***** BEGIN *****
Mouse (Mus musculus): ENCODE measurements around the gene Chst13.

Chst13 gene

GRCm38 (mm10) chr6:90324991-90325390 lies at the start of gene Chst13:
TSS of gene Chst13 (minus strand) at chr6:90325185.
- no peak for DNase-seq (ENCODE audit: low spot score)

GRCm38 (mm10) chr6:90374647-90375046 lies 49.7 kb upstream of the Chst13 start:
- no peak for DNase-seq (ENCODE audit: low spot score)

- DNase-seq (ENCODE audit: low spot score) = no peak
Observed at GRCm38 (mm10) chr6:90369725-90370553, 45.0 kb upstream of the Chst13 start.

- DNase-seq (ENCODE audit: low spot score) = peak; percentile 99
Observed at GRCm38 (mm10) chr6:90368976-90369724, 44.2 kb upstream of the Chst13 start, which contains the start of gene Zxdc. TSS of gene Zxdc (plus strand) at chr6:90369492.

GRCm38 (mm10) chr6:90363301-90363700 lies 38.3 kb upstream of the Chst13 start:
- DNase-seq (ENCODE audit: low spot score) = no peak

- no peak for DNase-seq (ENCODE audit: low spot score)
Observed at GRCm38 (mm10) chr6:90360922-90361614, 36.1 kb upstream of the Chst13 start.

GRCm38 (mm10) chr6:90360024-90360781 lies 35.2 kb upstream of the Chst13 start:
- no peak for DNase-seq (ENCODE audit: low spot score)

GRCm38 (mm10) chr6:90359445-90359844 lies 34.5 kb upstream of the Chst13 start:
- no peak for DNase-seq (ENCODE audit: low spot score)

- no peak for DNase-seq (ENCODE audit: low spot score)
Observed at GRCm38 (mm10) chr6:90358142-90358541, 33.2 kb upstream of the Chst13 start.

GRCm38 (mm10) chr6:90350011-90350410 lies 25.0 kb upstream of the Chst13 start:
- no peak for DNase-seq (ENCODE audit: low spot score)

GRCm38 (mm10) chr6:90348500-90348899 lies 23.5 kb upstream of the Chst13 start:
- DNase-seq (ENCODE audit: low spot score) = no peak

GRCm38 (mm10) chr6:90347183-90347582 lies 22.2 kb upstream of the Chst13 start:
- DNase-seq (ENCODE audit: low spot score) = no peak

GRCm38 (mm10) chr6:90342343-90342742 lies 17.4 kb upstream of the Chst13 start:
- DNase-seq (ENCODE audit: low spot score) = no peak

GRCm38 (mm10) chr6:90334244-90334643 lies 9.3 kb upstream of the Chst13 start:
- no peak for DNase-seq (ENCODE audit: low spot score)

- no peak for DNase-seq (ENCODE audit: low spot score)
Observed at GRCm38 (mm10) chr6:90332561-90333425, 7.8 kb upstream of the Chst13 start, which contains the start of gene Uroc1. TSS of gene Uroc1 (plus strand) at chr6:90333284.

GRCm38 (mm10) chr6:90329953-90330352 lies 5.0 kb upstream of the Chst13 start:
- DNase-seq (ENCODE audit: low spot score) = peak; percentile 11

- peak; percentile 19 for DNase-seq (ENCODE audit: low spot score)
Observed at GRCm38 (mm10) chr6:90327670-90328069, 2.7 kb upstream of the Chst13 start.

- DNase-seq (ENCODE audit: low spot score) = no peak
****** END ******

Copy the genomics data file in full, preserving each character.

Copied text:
Mouse (Mus musculus): ENCODE measurements around the gene Chst13.

Chst13 gene

GRCm38 (mm10) chr6:90324991-90325390 lies at the start of gene Chst13:
TSS of gene Chst13 (minus strand) at chr6:90325185.
- no peak for DNase-seq (ENCODE audit: low spot score)

GRCm38 (mm10) chr6:90374647-90375046 lies 49.7 kb upstream of the Chst13 start:
- no peak for DNase-seq (ENCODE audit: low spot score)

- DNase-seq (ENCODE audit: low spot score) = no peak
Observed at GRCm38 (mm10) chr6:90369725-90370553, 45.0 kb upstream of the Chst13 start.

- DNase-seq (ENCODE audit: low spot score) = peak; percentile 99
Observed at GRCm38 (mm10) chr6:90368976-90369724, 44.2 kb upstream of the Chst13 start, which contains the start of gene Zxdc. TSS of gene Zxdc (plus strand) at chr6:90369492.

GRCm38 (mm10) chr6:90363301-90363700 lies 38.3 kb upstream of the Chst13 start:
- DNase-seq (ENCODE audit: low spot score) = no peak

- no peak for DNase-seq (ENCODE audit: low spot score)
Observed at GRCm38 (mm10) chr6:90360922-90361614, 36.1 kb upstream of the Chst13 start.

GRCm38 (mm10) chr6:90360024-90360781 lies 35.2 kb upstream of the Chst13 start:
- no peak for DNase-seq (ENCODE audit: low spot score)

GRCm38 (mm10) chr6:90359445-90359844 lies 34.5 kb upstream of the Chst13 start:
- no peak for DNase-seq (ENCODE audit: low spot score)

- no peak for DNase-seq (ENCODE audit: low spot score)
Observed at GRCm38 (mm10) chr6:90358142-90358541, 33.2 kb upstream of the Chst13 start.

GRCm38 (mm10) chr6:90350011-90350410 lies 25.0 kb upstream of the Chst13 start:
- no peak for DNase-seq (ENCODE audit: low spot score)

GRCm38 (mm10) chr6:90348500-90348899 lies 23.5 kb upstream of the Chst13 start:
- DNase-seq (ENCODE audit: low spot score) = no peak

GRCm38 (mm10) chr6:90347183-90347582 lies 22.2 kb upstream of the Chst13 start:
- DNase-seq (ENCODE audit: low spot score) = no peak

GRCm38 (mm10) chr6:90342343-90342742 lies 17.4 kb upstream of the Chst13 start:
- DNase-seq (ENCODE audit: low spot score) = no peak

GRCm38 (mm10) chr6:90334244-90334643 lies 9.3 kb upstream of the Chst13 start:
- no peak for DNase-seq (ENCODE audit: low spot score)

- no peak for DNase-seq (ENCODE audit: low spot score)
Observed at GRCm38 (mm10) chr6:90332561-90333425, 7.8 kb upstream of the Chst13 start, which contains the start of gene Uroc1. TSS of gene Uroc1 (plus strand) at chr6:90333284.

GRCm38 (mm10) chr6:90329953-90330352 lies 5.0 kb upstream of the Chst13 start:
- DNase-seq (ENCODE audit: low spot score) = peak; percentile 11

- peak; percentile 19 for DNase-seq (ENCODE audit: low spot score)
Observed at GRCm38 (mm10) chr6:90327670-90328069, 2.7 kb upstream of the Chst13 start.

- DNase-seq (ENCODE audit: low spot score) = no peak